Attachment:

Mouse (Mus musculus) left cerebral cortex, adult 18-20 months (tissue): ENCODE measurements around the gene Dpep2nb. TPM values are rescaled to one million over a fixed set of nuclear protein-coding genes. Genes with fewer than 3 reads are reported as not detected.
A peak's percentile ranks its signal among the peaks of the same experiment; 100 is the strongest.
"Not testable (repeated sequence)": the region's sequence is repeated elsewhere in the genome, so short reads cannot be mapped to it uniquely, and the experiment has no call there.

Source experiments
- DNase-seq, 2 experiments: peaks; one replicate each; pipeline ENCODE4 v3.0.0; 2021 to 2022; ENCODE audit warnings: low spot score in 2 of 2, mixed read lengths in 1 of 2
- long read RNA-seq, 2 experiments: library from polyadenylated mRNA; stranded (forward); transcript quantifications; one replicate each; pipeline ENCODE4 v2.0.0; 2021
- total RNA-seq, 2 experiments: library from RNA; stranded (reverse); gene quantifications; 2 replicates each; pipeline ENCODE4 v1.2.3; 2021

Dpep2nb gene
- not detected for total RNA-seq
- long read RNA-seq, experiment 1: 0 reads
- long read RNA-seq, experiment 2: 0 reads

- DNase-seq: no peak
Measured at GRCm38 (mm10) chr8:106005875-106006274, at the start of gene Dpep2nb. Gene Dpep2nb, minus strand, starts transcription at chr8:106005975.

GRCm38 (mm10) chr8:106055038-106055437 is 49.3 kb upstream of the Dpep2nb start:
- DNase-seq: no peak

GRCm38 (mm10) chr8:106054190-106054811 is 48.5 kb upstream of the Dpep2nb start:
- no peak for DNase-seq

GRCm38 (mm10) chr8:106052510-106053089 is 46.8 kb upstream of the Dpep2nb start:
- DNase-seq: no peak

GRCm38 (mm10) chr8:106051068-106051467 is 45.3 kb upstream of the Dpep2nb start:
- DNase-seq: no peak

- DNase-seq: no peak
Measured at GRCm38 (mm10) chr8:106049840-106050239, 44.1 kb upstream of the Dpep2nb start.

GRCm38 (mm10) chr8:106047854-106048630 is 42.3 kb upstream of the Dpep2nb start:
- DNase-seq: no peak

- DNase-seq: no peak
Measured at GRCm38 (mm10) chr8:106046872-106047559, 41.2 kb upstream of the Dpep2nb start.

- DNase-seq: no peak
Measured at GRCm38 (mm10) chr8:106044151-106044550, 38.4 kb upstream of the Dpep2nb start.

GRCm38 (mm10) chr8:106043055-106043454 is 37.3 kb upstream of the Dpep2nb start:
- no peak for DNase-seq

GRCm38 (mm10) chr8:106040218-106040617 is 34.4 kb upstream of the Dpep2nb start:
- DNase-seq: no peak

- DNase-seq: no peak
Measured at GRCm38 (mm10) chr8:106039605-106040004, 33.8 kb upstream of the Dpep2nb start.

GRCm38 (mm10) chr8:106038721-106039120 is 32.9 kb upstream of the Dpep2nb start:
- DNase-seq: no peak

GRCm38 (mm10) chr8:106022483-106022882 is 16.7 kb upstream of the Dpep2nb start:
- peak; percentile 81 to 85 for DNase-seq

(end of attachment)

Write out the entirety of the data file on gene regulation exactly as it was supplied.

Mouse (Mus musculus) left cerebral cortex, adult 18-20 months (tissue): ENCODE measurements around the gene Dpep2nb. TPM values are rescaled to one million over a fixed set of nuclear protein-coding genes. Genes with fewer than 3 reads are reported as not detected.
A peak's percentile ranks its signal among the peaks of the same experiment; 100 is the strongest.
"Not testable (repeated sequence)": the region's sequence is repeated elsewhere in the genome, so short reads cannot be mapped to it uniquely, and the experiment has no call there.

Source experiments
- DNase-seq, 2 experiments: peaks; one replicate each; pipeline ENCODE4 v3.0.0; 2021 to 2022; ENCODE audit warnings: low spot score in 2 of 2, mixed read lengths in 1 of 2
- long read RNA-seq, 2 experiments: library from polyadenylated mRNA; stranded (forward); transcript quantifications; one replicate each; pipeline ENCODE4 v2.0.0; 2021
- total RNA-seq, 2 experiments: library from RNA; stranded (reverse); gene quantifications; 2 replicates each; pipeline ENCODE4 v1.2.3; 2021

Dpep2nb gene
- not detected for total RNA-seq
- long read RNA-seq, experiment 1: 0 reads
- long read RNA-seq, experiment 2: 0 reads

- DNase-seq: no peak
Measured at GRCm38 (mm10) chr8:106005875-106006274, at the start of gene Dpep2nb. Gene Dpep2nb, minus strand, starts transcription at chr8:106005975.

GRCm38 (mm10) chr8:106055038-106055437 is 49.3 kb upstream of the Dpep2nb start:
- DNase-seq: no peak

GRCm38 (mm10) chr8:106054190-106054811 is 48.5 kb upstream of the Dpep2nb start:
- no peak for DNase-seq

GRCm38 (mm10) chr8:106052510-106053089 is 46.8 kb upstream of the Dpep2nb start:
- DNase-seq: no peak

GRCm38 (mm10) chr8:106051068-106051467 is 45.3 kb upstream of the Dpep2nb start:
- DNase-seq: no peak

- DNase-seq: no peak
Measured at GRCm38 (mm10) chr8:106049840-106050239, 44.1 kb upstream of the Dpep2nb start.

GRCm38 (mm10) chr8:106047854-106048630 is 42.3 kb upstream of the Dpep2nb start:
- DNase-seq: no peak

- DNase-seq: no peak
Measured at GRCm38 (mm10) chr8:106046872-106047559, 41.2 kb upstream of the Dpep2nb start.

- DNase-seq: no peak
Measured at GRCm38 (mm10) chr8:106044151-106044550, 38.4 kb upstream of the Dpep2nb start.

GRCm38 (mm10) chr8:106043055-106043454 is 37.3 kb upstream of the Dpep2nb start:
- no peak for DNase-seq

GRCm38 (mm10) chr8:106040218-106040617 is 34.4 kb upstream of the Dpep2nb start:
- DNase-seq: no peak

- DNase-seq: no peak
Measured at GRCm38 (mm10) chr8:106039605-106040004, 33.8 kb upstream of the Dpep2nb start.

GRCm38 (mm10) chr8:106038721-106039120 is 32.9 kb upstream of the Dpep2nb start:
- DNase-seq: no peak

GRCm38 (mm10) chr8:106022483-106022882 is 16.7 kb upstream of the Dpep2nb start:
- peak; percentile 81 to 85 for DNase-seq